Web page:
Scottish Commission for People with Learning Disabilities (SCLD)

Scottish Commission for People with Learning Disabilities (SCLD) We all need help to understand things when our circumstances and the world in which we live in changes. We need to be informed if we are to have choice and control as independent and active citizens. When the world changes dramatically, as it has during the ongoing pandemic, then the need to provide accessible and understandable information is greater than ever. In our engagement with people with learning disabilities during the pandemic, they stressed that there was a lack of accessible information about the changes that were taking place. This helped
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Dyslexia Scotland -Empowering people with dyslexia to reach their full potential

Dyslexia Scotland – Empowering people with dyslexia to reach their full potential Dyslexia Scotland is a national charity whose aim is to help children and adults with dyslexia reach their full potential. 1 in 10 people in Scotland is dyslexic. Most assume that dyslexia is just about reading, writing and spelling but it can also affect things such as organisation, following instructions and short term memory difficulties. As well as the difficulties dyslexia can present, we also focus on the positives of dyslexia such as creativity, out of the box thinking and strong problem solving skills. We do this through
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Sense Scotland – Communication Approaches and Systems

Sense Scotland – Communication Approaches and Systems Recently at Sense Scotland, we have been updating information on the communication approaches and systems that we regularly use. This has reminded us of two main ideas: 1) the human need to connect with others to share stories, information and our life experiences is incredibly powerful; and 2) humans are incredibly diverse in their efforts to make contact with other people. On a day-to-day basis, in Sense Scotland we use more than 25 different communication systems.  Amongst this, there are at least 10 different signed communication and language approaches, including British Sign Language
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Deaf women in prison and should they be there?

Deaf women in prison and should they be there? Mandy Reid from deafscotland reflects on the support that is available for deaf women in prison. In May 2008, the Scottish Council on Deafness (SCoD) (deafscotland is the trading name on SCoD) published a research report, “Making the Case for Specialist Mental Health Services for Deaf People in Scotland: with recommendations for action.” This report laid out the reasons why Public Petition PE808 was lodged with the Scottish Parliament and why the issues raised in January 2005 were still the same, if not more serious in 2008. The report did not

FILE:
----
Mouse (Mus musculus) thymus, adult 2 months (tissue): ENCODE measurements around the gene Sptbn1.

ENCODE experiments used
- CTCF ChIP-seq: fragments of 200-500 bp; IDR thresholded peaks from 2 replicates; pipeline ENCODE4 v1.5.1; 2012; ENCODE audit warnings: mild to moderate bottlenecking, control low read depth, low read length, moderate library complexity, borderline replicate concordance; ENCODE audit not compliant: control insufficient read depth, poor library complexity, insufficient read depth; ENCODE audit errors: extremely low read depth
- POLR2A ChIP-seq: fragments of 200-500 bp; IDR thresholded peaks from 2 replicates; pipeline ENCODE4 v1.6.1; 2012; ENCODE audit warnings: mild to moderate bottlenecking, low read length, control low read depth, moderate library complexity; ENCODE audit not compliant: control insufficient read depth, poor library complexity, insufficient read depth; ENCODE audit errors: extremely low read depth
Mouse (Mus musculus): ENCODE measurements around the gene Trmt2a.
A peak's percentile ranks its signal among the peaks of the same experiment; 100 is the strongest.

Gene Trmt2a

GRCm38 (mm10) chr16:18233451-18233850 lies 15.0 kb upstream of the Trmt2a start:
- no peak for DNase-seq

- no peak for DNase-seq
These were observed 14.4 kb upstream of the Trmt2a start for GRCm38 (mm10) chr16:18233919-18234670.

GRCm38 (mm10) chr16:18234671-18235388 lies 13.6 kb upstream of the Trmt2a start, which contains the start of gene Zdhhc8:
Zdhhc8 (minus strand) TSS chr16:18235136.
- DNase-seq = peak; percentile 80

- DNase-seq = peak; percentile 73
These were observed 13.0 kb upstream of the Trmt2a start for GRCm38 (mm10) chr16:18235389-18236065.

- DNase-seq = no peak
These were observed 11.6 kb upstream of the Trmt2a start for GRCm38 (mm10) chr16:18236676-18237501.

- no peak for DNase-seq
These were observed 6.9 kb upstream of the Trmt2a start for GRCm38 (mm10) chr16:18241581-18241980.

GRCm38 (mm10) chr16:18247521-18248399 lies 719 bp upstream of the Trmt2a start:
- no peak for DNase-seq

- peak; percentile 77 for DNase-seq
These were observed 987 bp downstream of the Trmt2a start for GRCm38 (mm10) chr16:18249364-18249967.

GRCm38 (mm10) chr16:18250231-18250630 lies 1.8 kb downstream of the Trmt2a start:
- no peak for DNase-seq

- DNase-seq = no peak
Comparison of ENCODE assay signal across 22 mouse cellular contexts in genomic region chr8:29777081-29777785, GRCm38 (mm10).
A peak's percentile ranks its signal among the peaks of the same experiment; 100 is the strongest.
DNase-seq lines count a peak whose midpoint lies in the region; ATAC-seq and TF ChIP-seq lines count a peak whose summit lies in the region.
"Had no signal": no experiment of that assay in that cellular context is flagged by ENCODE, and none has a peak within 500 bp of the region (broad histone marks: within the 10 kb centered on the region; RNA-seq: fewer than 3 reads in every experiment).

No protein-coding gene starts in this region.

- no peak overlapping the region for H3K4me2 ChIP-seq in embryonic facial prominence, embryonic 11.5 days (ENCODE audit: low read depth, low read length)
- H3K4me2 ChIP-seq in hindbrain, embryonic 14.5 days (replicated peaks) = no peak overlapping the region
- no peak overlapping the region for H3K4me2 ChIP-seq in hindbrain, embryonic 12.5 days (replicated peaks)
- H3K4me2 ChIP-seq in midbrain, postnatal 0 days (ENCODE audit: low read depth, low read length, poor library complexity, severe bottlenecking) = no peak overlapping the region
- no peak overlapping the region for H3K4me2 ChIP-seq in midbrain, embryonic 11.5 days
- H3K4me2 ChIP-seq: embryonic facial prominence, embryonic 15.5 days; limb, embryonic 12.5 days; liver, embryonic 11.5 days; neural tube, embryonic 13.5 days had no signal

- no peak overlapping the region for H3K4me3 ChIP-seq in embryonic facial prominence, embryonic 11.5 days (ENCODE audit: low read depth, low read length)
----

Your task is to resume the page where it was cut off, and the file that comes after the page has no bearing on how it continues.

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Inclusive Communication Survey

Inclusive Communication Survey Inclusive communication is an approach to communication which enables as many people as possible to be included. It allows the largest number of people in the population to take part in communication with services. It does this by allowing and enabling individuals to use whatever ways of understanding and expressing themselves which they find easiest. Inclusive communication is relevant to all forms of communication: Printed information, including leaflets, posters, letters and appointment cards Online materials such as information websites and online contact forms Telephone helplines and telephone interviews And Face to face interactions such as advice sessions,
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2021 Scottish Parliament Election: Manifesto Tracker

2021 Scottish Parliament Election: Accessible Formats Manifesto Tracker In 2015, the main political parties in Scotland signed up to the One in Five Charter, which asks political parties, local government and other organisations to make politics more inclusive and accessible to disabled people. The One in Five Campaign asked simply that political participation and representation reflects our society, where one in five people self-identify as having a disability or long term health condition. At that time, Jamie Szymkowiak, One in Five’s founder said that it was important to disabled people that political meetings to be held in accessible venues, and
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Case Study: VisionBridge

Case Study: VisionBridge My name is Julian Jackson, and I lost my sight in 2010 to a retinal inherited disease. I am the Founder and Director of an independent social enterprise “VisionBridge”. We advocate for eye research, promote eye health, champion innovation and facilitate disabled user access to appropriate assistive technology (AT). We also like to think that we are the gatekeeper into the UK of only the most appropriate AT, an integral link in the feedback loop from AT user to tech developer and standard-bearer of best practice amongst AT developers worldwide seeking to gain exposure to disabled user groups and individuals. Aims
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